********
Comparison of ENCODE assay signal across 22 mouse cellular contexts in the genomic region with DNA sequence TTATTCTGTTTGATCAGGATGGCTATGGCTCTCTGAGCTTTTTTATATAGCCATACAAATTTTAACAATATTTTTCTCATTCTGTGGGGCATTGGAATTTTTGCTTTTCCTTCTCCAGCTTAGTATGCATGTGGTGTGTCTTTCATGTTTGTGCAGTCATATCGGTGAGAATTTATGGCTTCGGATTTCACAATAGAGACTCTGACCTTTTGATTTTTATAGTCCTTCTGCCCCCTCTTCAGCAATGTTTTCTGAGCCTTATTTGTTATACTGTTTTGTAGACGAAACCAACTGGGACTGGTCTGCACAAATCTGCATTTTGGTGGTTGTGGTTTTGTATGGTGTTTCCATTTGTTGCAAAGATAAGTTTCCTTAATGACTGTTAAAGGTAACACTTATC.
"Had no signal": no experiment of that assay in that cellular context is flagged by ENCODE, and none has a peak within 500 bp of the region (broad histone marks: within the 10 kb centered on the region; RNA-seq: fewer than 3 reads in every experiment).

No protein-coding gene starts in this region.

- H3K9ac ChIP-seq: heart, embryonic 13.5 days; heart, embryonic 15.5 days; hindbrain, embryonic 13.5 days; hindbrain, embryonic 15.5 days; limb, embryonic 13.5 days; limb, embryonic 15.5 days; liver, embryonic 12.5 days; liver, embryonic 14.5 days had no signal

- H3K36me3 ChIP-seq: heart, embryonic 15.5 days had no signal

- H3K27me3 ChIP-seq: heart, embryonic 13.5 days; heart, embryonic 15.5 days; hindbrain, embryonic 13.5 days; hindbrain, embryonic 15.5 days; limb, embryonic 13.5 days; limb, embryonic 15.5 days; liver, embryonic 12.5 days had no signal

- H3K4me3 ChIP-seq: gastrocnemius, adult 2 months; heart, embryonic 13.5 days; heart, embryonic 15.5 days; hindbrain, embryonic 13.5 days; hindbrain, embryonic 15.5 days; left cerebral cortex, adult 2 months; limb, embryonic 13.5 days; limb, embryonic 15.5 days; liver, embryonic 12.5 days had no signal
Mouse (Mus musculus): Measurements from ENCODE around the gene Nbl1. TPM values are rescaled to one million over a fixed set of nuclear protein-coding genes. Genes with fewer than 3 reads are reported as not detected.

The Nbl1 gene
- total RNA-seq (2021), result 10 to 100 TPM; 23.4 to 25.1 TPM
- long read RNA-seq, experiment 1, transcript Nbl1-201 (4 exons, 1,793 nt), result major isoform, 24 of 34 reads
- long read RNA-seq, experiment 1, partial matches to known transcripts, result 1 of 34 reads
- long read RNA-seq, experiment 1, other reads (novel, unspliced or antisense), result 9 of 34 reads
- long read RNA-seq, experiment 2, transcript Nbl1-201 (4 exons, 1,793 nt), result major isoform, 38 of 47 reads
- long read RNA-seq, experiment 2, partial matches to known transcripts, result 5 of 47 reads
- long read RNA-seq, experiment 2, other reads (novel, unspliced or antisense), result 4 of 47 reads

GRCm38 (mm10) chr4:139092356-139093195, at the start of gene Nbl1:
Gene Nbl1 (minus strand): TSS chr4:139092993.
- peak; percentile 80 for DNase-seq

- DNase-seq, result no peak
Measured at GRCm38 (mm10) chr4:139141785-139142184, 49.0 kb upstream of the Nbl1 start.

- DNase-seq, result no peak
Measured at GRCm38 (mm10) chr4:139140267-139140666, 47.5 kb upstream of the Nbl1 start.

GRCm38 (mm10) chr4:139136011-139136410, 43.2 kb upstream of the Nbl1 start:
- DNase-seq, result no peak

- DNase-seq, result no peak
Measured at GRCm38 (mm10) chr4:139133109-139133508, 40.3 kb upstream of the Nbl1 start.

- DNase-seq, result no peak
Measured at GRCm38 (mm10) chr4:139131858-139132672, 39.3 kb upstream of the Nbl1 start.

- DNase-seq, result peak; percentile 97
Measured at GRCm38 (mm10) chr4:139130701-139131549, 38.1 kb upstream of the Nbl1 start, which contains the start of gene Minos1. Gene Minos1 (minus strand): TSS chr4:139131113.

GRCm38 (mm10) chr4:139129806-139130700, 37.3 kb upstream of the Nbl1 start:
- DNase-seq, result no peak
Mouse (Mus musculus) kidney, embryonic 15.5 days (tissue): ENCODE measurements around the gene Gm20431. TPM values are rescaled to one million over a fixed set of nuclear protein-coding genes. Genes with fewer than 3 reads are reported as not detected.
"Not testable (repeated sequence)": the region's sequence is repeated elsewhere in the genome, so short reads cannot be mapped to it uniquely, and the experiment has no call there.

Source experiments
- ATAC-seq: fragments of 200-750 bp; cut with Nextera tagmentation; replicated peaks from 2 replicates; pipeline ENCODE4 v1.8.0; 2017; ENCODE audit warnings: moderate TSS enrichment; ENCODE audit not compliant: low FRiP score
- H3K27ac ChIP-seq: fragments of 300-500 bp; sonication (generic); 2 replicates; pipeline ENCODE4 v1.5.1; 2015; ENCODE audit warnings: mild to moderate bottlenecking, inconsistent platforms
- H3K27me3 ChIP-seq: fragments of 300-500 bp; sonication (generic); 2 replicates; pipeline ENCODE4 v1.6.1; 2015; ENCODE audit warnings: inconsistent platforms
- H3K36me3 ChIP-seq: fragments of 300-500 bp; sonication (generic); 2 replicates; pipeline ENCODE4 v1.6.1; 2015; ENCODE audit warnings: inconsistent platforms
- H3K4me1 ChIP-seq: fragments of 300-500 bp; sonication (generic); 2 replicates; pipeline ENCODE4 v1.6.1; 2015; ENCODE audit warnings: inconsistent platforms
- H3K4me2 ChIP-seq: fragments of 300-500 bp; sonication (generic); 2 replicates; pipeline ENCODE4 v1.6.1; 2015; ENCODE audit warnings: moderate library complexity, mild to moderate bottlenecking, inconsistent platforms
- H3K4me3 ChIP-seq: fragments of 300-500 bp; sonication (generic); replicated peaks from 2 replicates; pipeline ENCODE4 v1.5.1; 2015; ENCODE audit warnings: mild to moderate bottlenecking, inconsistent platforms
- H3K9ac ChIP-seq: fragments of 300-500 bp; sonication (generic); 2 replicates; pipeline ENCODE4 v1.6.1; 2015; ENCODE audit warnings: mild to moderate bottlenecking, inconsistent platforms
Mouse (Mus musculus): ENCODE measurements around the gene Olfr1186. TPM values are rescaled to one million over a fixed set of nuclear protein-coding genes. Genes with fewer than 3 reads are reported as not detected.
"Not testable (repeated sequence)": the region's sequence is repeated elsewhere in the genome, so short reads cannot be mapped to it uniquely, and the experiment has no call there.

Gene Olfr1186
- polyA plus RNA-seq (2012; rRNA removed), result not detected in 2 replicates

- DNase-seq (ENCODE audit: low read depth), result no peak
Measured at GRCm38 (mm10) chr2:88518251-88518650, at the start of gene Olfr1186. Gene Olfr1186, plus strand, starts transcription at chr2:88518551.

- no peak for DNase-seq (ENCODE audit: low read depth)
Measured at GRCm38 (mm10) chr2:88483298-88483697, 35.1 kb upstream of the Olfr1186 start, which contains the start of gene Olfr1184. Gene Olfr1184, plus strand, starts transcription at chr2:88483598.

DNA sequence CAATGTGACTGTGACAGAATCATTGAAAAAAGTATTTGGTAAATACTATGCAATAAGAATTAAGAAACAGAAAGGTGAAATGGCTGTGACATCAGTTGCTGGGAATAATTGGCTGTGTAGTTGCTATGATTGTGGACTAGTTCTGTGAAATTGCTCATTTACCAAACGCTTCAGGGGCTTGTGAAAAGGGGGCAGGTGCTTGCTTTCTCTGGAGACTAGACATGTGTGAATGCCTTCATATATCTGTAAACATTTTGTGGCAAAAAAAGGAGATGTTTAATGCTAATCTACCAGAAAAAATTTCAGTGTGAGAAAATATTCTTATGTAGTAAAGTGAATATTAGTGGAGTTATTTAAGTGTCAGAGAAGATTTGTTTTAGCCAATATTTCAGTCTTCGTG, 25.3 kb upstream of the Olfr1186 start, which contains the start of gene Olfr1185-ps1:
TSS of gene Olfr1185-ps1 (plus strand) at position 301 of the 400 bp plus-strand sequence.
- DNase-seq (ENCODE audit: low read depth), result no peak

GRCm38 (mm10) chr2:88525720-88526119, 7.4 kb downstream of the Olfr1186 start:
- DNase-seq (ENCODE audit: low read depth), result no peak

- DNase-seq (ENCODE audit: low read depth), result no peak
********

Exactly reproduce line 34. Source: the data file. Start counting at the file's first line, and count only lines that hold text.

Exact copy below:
Mouse (Mus musculus) kidney, embryonic 15.5 days (tissue): ENCODE measurements around the gene Gm20431. TPM values are rescaled to one million over a fixed set of nuclear protein-coding genes. Genes with fewer than 3 reads are reported as not detected.